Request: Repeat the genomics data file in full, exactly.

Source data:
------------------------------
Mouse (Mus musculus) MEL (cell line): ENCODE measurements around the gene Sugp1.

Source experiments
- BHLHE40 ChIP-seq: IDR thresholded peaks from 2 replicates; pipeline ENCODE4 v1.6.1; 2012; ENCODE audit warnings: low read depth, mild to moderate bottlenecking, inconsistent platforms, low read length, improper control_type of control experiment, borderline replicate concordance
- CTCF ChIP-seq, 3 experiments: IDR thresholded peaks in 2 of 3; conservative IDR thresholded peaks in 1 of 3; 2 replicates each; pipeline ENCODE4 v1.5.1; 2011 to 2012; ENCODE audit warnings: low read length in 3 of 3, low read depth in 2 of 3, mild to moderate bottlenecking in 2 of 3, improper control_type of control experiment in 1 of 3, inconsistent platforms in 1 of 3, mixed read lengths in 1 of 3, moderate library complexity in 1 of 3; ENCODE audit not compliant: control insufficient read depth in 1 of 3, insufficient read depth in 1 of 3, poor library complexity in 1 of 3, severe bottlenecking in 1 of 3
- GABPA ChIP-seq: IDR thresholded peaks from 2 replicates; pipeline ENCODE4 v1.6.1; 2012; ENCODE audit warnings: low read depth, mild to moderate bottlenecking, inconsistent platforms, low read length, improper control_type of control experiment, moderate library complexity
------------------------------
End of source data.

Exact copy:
Mouse (Mus musculus) MEL (cell line): ENCODE measurements around the gene Sugp1.

Source experiments
- BHLHE40 ChIP-seq: IDR thresholded peaks from 2 replicates; pipeline ENCODE4 v1.6.1; 2012; ENCODE audit warnings: low read depth, mild to moderate bottlenecking, inconsistent platforms, low read length, improper control_type of control experiment, borderline replicate concordance
- CTCF ChIP-seq, 3 experiments: IDR thresholded peaks in 2 of 3; conservative IDR thresholded peaks in 1 of 3; 2 replicates each; pipeline ENCODE4 v1.5.1; 2011 to 2012; ENCODE audit warnings: low read length in 3 of 3, low read depth in 2 of 3, mild to moderate bottlenecking in 2 of 3, improper control_type of control experiment in 1 of 3, inconsistent platforms in 1 of 3, mixed read lengths in 1 of 3, moderate library complexity in 1 of 3; ENCODE audit not compliant: control insufficient read depth in 1 of 3, insufficient read depth in 1 of 3, poor library complexity in 1 of 3, severe bottlenecking in 1 of 3
- GABPA ChIP-seq: IDR thresholded peaks from 2 replicates; pipeline ENCODE4 v1.6.1; 2012; ENCODE audit warnings: low read depth, mild to moderate bottlenecking, inconsistent platforms, low read length, improper control_type of control experiment, moderate library complexity